When you have a text-based conversation on a social network like Facebook or Twitter, there's a variety of ways that the platform can display the back-and-forth flow of your interactions. One method is called "nesting," where an indent communicates to the user that a given comment or question is a direct response to the one right above it.
Since its hatching in 2006, Twitter (download for iOS or Android) has always used a "flat" system, where comments underneath a tweet do not get visually chained together. Instead, you get a bit of text above the comment indicating who it's intended for. While this lacks the clarity of nesting, it also avoids the issue of nested comments getting squished according to the length of the comment chain.
There are potential workarounds for the squishing issue (like sectioning extended conversations onto their own pages, or restricting the number of comments that can nest), and Twitter is apparently interested enough in the alternatives to begin exploring them with a new test platform it calls the Twitter Prototype Program, which launches today according to MacRumors.
This public beta will employ an alternative version of the app called Twtter (perhaps in reference to co-founder and CEO Jack Dorsey's first tweet in 2006), and anyone can apply to become a tester. The form will ask you what your Twitter handle is, what device you use, what language(s) you speak, and what country you're located in. The form also says that it may take several weeks before you get a response.
Twitter has circulated a couple screenshots of this nested conversation system in action, and there's already one notable difference versus conventional nesting: color coding. A regular comment in response to a tweet is treated like normal, but the nested response to that comment gets a solid background color to help it stand out.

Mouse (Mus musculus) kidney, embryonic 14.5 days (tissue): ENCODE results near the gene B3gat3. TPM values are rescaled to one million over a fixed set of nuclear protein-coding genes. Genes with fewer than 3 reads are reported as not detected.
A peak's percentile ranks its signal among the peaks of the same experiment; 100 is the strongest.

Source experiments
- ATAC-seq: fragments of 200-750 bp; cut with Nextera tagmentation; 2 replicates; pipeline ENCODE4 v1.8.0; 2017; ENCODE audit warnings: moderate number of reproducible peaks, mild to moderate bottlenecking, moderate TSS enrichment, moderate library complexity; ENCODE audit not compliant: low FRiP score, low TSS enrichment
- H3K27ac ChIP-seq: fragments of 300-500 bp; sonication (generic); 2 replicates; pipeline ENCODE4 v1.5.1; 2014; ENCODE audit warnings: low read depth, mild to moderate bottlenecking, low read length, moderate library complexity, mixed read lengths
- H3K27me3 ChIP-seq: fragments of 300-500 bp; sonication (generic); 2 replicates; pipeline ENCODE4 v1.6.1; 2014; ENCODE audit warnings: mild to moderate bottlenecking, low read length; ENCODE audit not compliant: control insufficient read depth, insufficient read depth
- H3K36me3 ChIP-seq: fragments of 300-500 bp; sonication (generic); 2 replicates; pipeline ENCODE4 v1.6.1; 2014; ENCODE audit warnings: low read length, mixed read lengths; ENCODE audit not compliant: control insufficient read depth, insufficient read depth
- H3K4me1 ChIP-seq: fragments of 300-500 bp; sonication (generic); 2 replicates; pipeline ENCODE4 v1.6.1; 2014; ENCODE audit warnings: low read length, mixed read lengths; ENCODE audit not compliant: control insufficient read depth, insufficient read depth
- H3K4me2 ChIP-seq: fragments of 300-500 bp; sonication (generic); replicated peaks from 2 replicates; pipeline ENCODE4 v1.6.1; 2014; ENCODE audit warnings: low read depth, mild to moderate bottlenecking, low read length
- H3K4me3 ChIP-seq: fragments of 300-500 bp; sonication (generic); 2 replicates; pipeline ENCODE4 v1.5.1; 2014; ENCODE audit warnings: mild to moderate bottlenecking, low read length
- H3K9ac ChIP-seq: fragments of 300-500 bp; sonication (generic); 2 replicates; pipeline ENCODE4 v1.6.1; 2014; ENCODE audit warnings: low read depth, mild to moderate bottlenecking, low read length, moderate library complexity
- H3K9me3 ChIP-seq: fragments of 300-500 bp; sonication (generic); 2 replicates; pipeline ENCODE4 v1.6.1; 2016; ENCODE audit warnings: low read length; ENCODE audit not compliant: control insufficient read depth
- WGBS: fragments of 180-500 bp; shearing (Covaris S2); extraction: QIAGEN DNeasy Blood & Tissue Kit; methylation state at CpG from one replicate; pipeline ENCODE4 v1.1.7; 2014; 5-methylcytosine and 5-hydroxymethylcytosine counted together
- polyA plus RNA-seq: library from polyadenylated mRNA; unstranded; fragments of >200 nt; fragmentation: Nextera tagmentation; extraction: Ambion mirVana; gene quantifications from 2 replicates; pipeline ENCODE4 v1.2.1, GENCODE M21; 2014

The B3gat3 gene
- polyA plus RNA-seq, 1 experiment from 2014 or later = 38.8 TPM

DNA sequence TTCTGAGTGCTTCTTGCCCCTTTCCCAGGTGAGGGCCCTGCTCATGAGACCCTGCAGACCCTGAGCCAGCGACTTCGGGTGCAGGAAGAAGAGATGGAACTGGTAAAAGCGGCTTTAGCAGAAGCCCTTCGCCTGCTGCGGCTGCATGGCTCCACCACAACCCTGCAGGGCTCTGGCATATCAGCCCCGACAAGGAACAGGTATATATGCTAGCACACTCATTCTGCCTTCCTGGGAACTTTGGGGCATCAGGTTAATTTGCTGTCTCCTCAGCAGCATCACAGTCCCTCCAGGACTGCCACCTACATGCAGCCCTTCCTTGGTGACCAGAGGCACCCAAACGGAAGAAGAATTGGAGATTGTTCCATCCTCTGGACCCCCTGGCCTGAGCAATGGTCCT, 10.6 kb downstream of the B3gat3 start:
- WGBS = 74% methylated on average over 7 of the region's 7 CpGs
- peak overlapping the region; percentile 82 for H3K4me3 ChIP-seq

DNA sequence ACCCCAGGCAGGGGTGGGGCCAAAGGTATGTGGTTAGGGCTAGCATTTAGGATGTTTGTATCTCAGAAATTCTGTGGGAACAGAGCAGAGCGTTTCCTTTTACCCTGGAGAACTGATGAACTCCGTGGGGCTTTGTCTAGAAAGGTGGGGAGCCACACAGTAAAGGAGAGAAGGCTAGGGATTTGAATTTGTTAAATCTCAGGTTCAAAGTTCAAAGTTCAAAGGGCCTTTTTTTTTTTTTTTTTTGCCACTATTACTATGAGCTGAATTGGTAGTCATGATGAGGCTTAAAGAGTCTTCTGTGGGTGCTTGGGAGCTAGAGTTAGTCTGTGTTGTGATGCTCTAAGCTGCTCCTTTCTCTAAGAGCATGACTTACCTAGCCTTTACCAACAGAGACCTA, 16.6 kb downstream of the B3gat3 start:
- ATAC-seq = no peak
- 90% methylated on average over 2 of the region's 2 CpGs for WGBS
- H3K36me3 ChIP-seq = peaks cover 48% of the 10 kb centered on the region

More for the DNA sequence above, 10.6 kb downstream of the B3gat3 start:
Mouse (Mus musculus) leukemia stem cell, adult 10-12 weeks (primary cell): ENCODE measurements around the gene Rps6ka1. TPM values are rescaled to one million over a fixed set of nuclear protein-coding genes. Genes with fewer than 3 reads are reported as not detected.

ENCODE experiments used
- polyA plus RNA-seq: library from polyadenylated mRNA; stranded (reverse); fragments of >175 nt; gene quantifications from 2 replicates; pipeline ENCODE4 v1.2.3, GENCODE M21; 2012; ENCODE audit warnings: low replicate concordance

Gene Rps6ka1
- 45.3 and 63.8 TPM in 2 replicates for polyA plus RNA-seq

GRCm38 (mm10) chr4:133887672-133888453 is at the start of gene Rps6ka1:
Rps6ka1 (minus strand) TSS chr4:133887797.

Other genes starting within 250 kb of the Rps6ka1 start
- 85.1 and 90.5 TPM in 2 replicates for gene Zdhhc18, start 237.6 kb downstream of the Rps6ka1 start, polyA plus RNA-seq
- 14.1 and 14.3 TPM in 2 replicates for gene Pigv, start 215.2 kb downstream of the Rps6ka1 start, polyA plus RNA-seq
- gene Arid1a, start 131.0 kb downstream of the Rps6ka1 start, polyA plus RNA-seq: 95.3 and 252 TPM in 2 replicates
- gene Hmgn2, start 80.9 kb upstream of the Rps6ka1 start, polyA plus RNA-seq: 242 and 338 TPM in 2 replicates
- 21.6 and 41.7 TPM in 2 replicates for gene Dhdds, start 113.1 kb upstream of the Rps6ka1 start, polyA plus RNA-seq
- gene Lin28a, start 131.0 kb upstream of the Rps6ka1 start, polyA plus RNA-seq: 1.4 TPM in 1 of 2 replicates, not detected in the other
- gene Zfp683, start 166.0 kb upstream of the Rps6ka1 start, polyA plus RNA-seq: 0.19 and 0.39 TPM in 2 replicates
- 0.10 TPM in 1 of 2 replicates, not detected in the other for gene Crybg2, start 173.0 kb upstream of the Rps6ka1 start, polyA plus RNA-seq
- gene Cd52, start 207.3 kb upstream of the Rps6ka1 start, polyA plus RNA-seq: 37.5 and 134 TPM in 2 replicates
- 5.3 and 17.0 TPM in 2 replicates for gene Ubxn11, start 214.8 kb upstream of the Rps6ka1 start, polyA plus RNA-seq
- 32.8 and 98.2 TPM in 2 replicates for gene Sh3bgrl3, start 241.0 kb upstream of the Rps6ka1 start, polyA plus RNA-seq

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This divergence from the usual system may help the user follow the flow of a conversation at-a-glance, and it should help you distinguish a response to a tweet from a response to a comment about the tweet.
In one of Twitter's screenshots, there are also green dots inside of profile pictures in the comments section, which is presumably to indicate that the user has the Twitter app open. So it looks like comment nesting isn't the only thing that Twitter has on its testing docket.
Organizing communication like this is a big change for Twitter, so we'll keep our eyes peeled for more news on this front.
- Twitter has begun a public test of a proposed comment system that uses nesting and color coding to visually indicate the structure of a conversation between users in the comment section, which is intended to make it easier to follow along.
- Users can apply to be a tester by filling out this form that asks a few basic questions. It may be a few weeks before you receive a response.
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